He moved to the Dandenong Ranges to a house she found for him which was being sold by Sir John Latham, a former chief justice and deputy prime minister of Australia.

Johnson retired in 1964 and visited the university only three times before his death in 1987.

He took the hallucinogens LSD and psilocybin with cult members including Hamilton-Byrne, who he considered his "master" or spiritual teacher.

He helped recruit cult members through Council of Adult Education lectures throughout Melbourne.

He wrote in his diary that Hamilton-Byrne was "supernaturally beautiful" and a living version of Jesus.

"It is legitimate to regard Johnson as the co-founder, with Mrs Hamilton-Byrne, of the sect," the college statement says.

"The theoretical base of the sect's ideology was based on his theological and philosophical views, subtly appropriated and exploited by Mrs Hamilton-Byrne.

"He also defended it in the media when its secretive activities began to attract adverse attention."

The college now concedes Johnson was "probably aware" of the cult's direct link with the Newhaven psychiatric hospital in Kew, which it used as a reccruiting and LSD facility, and "no doubt" knew of the cult's irregular adoptions.

But he was unaware children were being abused, it says.

Chris Johnston is joint author, with Rosie Jones, of the book "The Family".


Feb 26, 2017

Ex-congregants of religious sect speak about years of ungodly abuse

Los Angeles Times
Associated Press
February 26, 2017

From all over the world, they flocked to this tiny town in the foothills of the Blue Ridge Mountains, lured by promises of inner peace and eternal life. What many say they found instead: years of terror — waged in the name of the Lord.

Congregants of the Word of Faith Fellowship were regularly punched, smacked, choked, slammed to the floor or thrown through walls in a violent form of deliverance meant to "purify" sinners by beating out devils, 43 former members told the Associated Press in separate, exclusive interviews.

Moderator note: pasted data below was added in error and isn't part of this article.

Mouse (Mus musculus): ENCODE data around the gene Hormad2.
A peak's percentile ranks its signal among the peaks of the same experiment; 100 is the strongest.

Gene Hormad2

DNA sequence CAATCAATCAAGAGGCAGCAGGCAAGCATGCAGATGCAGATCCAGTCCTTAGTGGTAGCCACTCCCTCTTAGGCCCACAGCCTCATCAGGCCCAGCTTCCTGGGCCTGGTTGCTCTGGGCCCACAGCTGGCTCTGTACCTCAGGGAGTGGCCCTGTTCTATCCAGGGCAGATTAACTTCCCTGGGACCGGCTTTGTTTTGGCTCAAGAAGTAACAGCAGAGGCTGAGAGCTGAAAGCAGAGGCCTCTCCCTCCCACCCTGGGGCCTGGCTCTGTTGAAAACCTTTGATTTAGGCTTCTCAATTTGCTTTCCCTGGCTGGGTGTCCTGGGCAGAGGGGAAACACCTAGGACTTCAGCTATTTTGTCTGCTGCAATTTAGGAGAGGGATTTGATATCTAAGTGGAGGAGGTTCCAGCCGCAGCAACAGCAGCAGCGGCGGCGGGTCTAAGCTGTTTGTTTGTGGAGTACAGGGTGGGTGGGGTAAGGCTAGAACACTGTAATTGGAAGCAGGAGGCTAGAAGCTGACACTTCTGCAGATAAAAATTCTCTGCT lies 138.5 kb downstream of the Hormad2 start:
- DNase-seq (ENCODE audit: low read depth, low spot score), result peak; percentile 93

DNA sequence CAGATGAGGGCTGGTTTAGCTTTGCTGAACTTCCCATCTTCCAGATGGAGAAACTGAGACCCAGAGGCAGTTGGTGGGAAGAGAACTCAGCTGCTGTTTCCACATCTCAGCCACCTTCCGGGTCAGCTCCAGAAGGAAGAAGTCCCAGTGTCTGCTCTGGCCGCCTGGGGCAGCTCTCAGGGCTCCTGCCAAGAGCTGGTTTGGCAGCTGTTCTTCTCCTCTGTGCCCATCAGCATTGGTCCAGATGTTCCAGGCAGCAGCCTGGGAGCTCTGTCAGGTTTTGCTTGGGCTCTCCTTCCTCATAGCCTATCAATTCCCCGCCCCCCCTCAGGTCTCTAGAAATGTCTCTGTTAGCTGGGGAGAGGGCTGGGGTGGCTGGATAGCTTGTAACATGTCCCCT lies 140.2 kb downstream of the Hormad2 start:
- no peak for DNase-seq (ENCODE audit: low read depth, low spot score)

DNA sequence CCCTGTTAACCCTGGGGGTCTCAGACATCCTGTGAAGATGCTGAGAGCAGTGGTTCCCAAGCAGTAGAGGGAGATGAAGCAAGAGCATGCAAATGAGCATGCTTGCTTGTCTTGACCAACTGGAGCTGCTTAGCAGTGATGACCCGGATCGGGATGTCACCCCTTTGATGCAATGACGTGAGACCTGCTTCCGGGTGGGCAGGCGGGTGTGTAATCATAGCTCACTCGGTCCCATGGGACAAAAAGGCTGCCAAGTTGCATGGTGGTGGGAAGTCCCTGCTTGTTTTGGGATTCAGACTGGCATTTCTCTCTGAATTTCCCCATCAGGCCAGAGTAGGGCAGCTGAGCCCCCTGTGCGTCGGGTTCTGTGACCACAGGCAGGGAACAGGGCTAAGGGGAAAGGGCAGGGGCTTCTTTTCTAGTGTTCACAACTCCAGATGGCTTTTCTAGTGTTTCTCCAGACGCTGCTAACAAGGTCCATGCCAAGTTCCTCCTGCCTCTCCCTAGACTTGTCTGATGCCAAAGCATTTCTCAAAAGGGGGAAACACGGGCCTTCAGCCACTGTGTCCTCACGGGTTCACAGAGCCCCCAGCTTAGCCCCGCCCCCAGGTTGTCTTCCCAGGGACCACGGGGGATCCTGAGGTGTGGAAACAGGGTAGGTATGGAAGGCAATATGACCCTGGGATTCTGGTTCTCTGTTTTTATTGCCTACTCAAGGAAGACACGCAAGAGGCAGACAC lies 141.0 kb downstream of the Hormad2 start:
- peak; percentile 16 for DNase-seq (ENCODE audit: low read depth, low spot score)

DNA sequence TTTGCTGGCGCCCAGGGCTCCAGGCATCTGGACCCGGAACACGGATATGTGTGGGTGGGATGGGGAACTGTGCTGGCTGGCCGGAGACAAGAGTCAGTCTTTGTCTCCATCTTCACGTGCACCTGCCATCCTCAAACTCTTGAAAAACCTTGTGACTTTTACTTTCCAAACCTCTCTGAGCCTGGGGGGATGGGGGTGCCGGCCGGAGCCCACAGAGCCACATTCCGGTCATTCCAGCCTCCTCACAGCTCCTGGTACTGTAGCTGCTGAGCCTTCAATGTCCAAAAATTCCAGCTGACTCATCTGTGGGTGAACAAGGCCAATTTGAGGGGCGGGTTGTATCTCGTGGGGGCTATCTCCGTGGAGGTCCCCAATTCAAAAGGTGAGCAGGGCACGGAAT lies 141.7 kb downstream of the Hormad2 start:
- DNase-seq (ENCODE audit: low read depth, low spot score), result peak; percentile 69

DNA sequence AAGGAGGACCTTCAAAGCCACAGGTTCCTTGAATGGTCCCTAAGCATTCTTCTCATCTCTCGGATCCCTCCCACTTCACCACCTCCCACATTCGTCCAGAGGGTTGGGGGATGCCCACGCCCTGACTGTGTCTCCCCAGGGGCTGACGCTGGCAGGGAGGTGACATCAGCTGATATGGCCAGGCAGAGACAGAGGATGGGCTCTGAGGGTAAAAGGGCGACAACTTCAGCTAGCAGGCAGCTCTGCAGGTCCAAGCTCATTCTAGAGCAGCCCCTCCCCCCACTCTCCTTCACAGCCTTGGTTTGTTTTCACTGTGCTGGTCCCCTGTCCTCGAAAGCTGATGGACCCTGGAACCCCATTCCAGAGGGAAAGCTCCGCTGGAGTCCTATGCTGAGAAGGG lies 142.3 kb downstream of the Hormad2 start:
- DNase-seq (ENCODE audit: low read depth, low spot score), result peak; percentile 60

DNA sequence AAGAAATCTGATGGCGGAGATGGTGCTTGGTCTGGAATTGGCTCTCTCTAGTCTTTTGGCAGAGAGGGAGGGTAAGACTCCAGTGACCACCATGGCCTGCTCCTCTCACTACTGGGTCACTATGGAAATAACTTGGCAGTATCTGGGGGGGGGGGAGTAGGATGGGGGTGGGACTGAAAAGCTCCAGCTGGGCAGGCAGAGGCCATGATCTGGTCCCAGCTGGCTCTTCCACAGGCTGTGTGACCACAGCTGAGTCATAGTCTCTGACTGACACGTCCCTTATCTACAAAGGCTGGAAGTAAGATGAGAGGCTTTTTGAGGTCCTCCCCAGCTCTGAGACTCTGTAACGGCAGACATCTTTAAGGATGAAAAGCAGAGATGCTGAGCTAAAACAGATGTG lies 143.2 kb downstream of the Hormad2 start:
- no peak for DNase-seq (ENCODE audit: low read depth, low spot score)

Victims of the violence were said to include preteens and toddlers — even crying babies, who were vigorously shaken, screamed at and sometimes smacked to banish demons.

"I saw so many people beaten over the years. Little kids punched in the face, called Satanists," said Katherine Fetachu, 27, who spent nearly 17 years in the church.

Word of Faith also subjected members to a practice called "blasting" — an ear-piercing verbal onslaught often conducted in hours-long sessions meant to cast out devils.

As part of its investigation, the Associated Press reviewed hundreds of pages of law enforcement, court and child welfare documents, along with hours of conversations with Jane Whaley, the evangelical church's controlling leader, secretly recorded by followers.

The Associated Press also spent more than a year tracking down dozens of former disciples who scattered after leaving the church.

Those interviewed — most of them raised in the church — say Word of Faith leaders waged a decades-long coverup to thwart investigations by law enforcement and social services officials, including strong-arming young victims and their parents to lie.

They said members were forbidden to seek outside medical attention for their injuries, which included cuts, sprains and cracked ribs.

Several former followers said some congregants were sexually abused, including minors.

The former members said they were speaking out now because of guilt for not doing more to stop the abuse and because they fear for the safety of the children still in the church, believed to number about 100.

In the past, Whaley has strongly denied that she or other church leaders have ever abused Word of Faith members and contended that any discipline would be protected by the 1st Amendment's freedom of religion tenets. She and church attorney Josh Farmer turned down repeated requests for interviews to discuss the fresh allegations from the dozens of former congregants.

The ex-members said the violence was ever-present: Minors were taken from their parents and placed in ministers' homes, where they were beaten and blasted and sometimes completely cut off from their families for up to a decade.

For several years, males perceived as the worst sinners were kept in a four-room former storage facility in the compound called the Lower Building. They were cut off from their families for up to a year, never knew when they would be released, and endured especially violent, prolonged beatings and blastings, according to more than a dozen of those interviewed.